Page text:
A while ago, I saw several posts and positive reviews of Charlotte Hilton Andersen’s book The Great Fitness Experiment: One Year of Trying Everything. Charlotte writes the blog The Great Fitness Experiment, and I enjoy reading her blog, so I decided to order a copy of the book, and I am glad I did as I very much enjoyed reading it.
In the book Charlotte describes her fitness experiments (Functional Training, Double Cardio, CrossFit, The Celebrity Workout, The Action Hero Workout, Jillian Michaels, Primal Blueprint, Suspension Training, Kettlebells, High Intensity Interval Training, Going Vegan, and Karate). Charlotte and her gym buddies try out each plan for one month, and she then writes about what worked and what didn’t work for her and her gym buddies. The book is a fun read, and I learned quite a bit about different exercise and eating plans.
While the book is overall very funny and entertaining, there is also a serious side to it when Charlotte describes her unhealthy, obsessive relationship with exercise at one point in her life. She describes her struggles to have to make it to the gym “no matter what” and to have to work out for a certain amount of time each day.
While I was never as obsessive as Charlotte was at one point, I can relate to her struggles as I had a very difficult time finding the right exercise balance myself. As I wrote a few weeks ago, just a year ago, I had to do a “real workout” every day. If I didn’t, I felt guilty, anxious, restless and wasn’t very much fun to be around. In my mind, a “real workout” involved the gym and great amounts of sweat. In the process, I didn’t listen to my body and caused more harm than good.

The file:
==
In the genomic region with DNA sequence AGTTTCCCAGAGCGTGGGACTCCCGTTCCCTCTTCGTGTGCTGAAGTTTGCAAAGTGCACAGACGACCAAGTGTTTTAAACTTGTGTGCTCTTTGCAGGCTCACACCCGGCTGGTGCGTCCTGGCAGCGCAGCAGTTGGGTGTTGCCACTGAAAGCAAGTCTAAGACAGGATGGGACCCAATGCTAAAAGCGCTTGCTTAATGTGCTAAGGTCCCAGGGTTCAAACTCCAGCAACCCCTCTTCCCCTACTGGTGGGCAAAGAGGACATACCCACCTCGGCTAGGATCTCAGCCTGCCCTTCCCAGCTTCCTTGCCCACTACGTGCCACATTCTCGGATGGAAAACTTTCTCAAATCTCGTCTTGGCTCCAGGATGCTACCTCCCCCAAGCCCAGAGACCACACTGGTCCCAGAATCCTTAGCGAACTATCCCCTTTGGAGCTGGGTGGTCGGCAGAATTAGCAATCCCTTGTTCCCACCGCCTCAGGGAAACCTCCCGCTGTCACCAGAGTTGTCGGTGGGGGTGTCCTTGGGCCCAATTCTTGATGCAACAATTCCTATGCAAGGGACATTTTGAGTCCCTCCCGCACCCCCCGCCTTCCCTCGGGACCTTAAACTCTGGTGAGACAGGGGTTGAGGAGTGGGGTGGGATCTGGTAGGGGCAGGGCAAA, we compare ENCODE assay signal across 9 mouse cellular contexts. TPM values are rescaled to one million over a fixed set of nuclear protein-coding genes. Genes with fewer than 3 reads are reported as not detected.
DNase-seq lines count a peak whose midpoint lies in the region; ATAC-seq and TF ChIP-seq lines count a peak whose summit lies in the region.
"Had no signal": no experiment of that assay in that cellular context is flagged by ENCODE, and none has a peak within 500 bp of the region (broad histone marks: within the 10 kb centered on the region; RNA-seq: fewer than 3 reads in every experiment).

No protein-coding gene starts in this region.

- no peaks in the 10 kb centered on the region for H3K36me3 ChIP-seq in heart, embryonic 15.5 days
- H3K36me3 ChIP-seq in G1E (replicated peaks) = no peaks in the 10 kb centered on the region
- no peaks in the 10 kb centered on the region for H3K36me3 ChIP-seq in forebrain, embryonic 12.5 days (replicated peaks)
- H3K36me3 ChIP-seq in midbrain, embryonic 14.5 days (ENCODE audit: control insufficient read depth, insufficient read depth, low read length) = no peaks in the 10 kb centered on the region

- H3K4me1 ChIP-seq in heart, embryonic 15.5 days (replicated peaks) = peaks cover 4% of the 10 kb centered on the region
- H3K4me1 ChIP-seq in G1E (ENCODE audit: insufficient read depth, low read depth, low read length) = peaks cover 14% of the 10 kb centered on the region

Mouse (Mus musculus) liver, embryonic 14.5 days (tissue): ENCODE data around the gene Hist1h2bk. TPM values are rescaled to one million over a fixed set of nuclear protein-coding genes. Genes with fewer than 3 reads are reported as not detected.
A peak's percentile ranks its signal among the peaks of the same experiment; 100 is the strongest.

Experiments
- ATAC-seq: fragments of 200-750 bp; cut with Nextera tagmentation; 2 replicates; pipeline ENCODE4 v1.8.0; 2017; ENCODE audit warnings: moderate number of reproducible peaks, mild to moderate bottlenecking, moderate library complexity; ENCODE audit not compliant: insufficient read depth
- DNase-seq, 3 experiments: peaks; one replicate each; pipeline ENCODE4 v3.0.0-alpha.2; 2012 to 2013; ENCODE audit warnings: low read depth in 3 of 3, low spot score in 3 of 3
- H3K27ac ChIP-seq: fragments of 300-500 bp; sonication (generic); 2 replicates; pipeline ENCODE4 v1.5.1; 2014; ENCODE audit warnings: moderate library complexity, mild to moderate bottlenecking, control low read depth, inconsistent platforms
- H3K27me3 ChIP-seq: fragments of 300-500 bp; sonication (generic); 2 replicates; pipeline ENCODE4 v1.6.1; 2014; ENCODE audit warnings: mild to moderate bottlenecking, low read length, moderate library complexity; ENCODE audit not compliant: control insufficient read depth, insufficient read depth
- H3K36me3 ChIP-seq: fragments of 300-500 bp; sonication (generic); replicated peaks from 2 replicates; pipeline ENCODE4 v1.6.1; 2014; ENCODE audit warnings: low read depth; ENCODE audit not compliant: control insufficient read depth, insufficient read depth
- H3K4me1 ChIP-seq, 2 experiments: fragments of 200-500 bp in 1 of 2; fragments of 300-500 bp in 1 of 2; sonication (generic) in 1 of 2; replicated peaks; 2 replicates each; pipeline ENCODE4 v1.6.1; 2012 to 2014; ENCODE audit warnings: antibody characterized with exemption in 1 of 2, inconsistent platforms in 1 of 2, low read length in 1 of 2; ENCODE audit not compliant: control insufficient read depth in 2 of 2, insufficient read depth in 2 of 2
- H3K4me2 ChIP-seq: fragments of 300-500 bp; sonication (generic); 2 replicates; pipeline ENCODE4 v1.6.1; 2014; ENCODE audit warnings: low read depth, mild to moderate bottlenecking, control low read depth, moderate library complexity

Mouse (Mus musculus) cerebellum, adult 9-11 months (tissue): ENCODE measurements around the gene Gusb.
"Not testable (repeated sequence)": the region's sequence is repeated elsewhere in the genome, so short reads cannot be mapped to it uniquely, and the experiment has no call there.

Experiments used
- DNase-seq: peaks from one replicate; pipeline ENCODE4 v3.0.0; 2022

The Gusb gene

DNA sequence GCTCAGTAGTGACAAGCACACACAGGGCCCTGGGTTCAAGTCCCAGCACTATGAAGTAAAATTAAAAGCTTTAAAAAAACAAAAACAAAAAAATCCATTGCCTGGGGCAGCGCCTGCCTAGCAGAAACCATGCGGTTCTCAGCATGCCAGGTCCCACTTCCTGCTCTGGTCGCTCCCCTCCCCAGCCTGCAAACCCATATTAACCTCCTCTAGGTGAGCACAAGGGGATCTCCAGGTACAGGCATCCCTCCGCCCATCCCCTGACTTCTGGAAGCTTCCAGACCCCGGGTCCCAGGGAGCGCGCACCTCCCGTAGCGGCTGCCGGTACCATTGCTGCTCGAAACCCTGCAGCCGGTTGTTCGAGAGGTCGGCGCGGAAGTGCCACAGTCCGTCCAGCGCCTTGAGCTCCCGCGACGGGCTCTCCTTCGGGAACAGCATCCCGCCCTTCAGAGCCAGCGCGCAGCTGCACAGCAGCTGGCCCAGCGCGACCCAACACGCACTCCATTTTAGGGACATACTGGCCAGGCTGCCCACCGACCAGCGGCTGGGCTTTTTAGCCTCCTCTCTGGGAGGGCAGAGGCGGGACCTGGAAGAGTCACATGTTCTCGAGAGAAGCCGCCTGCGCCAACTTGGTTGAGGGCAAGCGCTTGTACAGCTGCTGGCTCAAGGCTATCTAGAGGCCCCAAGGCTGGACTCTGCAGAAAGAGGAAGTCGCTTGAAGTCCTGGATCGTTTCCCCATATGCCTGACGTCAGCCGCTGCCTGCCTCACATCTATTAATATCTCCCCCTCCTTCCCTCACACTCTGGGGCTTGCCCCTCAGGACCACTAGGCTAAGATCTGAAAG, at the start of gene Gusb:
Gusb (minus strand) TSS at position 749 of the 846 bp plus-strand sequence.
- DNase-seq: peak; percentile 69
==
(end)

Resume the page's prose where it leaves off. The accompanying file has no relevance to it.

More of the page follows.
Reading the book made me look at my own relationship with exercise and how this relationship has evolved over the past year and is much healthier today. Just as general relationships can evolve and grow and get better, so, too, can your relationship with exercise! But it takes some serious work. I was able to “let go” and do less on my own, but I know that if the problem is more serious, it is often necessary to get professional help.
If you are looking for a predominantly fun, yet informative, read about different types of exercises with some food for thought about exercise obsessions, I think you’ll enjoy The Great Fitness Experiment: One Year of Trying Everything. Also, if you are in a rut and are looking for something new, I think the book will leave you with many ideas of what to try (and not to try) next.
Questions: What new exercises have you tried lately? Did you like them? Why or why not? What’s your favorite workout? I really want to try P90X, but I’m a bit worried about the time commitment, and I don’t want to start obsessing over it. Has anyone tried it? Any advice?